In re: Janssen Biotech, Inc., No. 17-1257 (Fed. Cir. 2018)Annotate this Case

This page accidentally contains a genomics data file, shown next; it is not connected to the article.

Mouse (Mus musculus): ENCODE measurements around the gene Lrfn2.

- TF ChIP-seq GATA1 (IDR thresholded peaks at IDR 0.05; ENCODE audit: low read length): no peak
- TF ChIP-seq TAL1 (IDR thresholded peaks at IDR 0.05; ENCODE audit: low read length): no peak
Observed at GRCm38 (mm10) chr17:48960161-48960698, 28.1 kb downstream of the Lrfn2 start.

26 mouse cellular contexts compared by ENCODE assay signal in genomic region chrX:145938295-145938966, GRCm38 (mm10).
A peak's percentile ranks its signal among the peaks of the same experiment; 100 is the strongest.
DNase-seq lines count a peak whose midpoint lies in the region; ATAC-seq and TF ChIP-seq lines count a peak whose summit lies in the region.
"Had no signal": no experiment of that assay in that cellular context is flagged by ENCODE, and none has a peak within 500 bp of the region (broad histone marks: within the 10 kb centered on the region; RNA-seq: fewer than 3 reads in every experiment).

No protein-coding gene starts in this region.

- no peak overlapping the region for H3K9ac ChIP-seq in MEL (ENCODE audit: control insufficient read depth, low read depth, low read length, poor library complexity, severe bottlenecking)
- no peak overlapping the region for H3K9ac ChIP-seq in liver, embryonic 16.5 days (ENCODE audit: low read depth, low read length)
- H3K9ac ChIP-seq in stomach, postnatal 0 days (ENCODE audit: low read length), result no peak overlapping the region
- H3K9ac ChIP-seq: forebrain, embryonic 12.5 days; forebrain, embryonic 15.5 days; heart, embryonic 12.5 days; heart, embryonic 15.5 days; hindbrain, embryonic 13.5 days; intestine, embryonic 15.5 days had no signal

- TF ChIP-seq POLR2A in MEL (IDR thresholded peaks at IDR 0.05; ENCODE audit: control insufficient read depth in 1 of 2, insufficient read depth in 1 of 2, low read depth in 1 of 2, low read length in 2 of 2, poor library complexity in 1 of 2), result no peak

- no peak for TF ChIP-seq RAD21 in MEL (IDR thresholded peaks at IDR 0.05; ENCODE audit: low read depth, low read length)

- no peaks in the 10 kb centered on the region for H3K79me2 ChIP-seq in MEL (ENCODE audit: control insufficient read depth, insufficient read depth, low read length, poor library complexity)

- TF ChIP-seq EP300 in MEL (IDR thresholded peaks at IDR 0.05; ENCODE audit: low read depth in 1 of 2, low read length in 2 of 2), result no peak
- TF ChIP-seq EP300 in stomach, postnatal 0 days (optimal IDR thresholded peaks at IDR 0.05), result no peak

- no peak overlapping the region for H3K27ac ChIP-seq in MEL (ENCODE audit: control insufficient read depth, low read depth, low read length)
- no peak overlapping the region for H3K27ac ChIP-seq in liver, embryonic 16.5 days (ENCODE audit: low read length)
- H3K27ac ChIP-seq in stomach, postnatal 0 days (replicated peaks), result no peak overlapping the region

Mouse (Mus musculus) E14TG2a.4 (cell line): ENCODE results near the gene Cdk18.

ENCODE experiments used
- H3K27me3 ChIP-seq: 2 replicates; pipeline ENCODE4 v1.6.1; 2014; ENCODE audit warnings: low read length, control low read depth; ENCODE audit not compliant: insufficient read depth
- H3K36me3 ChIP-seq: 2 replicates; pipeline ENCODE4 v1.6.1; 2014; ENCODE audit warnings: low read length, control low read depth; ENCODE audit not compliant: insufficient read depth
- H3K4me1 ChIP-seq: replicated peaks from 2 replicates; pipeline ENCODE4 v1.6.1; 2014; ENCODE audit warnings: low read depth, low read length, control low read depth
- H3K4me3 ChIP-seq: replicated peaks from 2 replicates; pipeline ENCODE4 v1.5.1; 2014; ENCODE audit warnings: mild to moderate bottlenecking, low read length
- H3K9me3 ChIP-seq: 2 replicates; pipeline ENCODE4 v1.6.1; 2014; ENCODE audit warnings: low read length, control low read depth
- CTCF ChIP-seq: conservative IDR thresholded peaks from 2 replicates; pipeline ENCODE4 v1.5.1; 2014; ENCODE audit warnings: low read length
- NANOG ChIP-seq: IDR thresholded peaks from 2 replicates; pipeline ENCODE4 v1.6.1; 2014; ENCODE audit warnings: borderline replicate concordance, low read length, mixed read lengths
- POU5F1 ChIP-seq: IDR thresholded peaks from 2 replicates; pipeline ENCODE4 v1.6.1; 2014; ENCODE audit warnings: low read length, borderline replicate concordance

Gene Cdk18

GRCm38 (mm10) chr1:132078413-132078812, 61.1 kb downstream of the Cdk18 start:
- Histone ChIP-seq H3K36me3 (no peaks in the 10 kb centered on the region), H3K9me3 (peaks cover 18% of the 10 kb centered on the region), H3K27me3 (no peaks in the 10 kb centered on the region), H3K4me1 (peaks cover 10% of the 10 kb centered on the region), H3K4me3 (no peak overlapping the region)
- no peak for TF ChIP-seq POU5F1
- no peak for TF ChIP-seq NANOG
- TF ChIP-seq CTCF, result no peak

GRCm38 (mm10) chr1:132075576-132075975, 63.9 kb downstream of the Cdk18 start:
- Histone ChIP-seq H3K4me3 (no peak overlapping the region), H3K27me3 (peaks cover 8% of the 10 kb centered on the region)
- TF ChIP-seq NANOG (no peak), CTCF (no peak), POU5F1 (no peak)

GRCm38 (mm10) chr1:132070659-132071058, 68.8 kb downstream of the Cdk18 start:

The Patent Trial and Appeal Board, in an ex parte reexamination of Janssen’s 471 patent, affirmed the rejection of claims 1–7 as unpatentable under the doctrine of obviousness-type double patenting, which is intended to prevent the extension of the term of a patent by prohibiting the issuance of the claims of a second patent that are not patentably distinct from the claims of the first patent. The Federal Circuit affirmed, rejecting Janssen’s argument that obviousness-type double patenting is not applicable under the safe-harbor provision of 35 U.S.C. 121. The safe harbor, “protects only divisional applications (or the original application) and patents issued on such applications.” A patent owner cannot retroactively bring its challenged patent within the scope of the safe-harbor provision by amendment in a reexamination proceeding. Once the 471 patent issued on the 093 application, which, at the time of issuance included new matter not disclosed in the original application and so was a properly designated a continuation-in-part, the 471 patent was barred from safe-harbor protections. Janssen cannot establish that the PTO is “solely responsible” for any alleged delay associated with the 471 claims, so the two-way test for double patenting does not apply.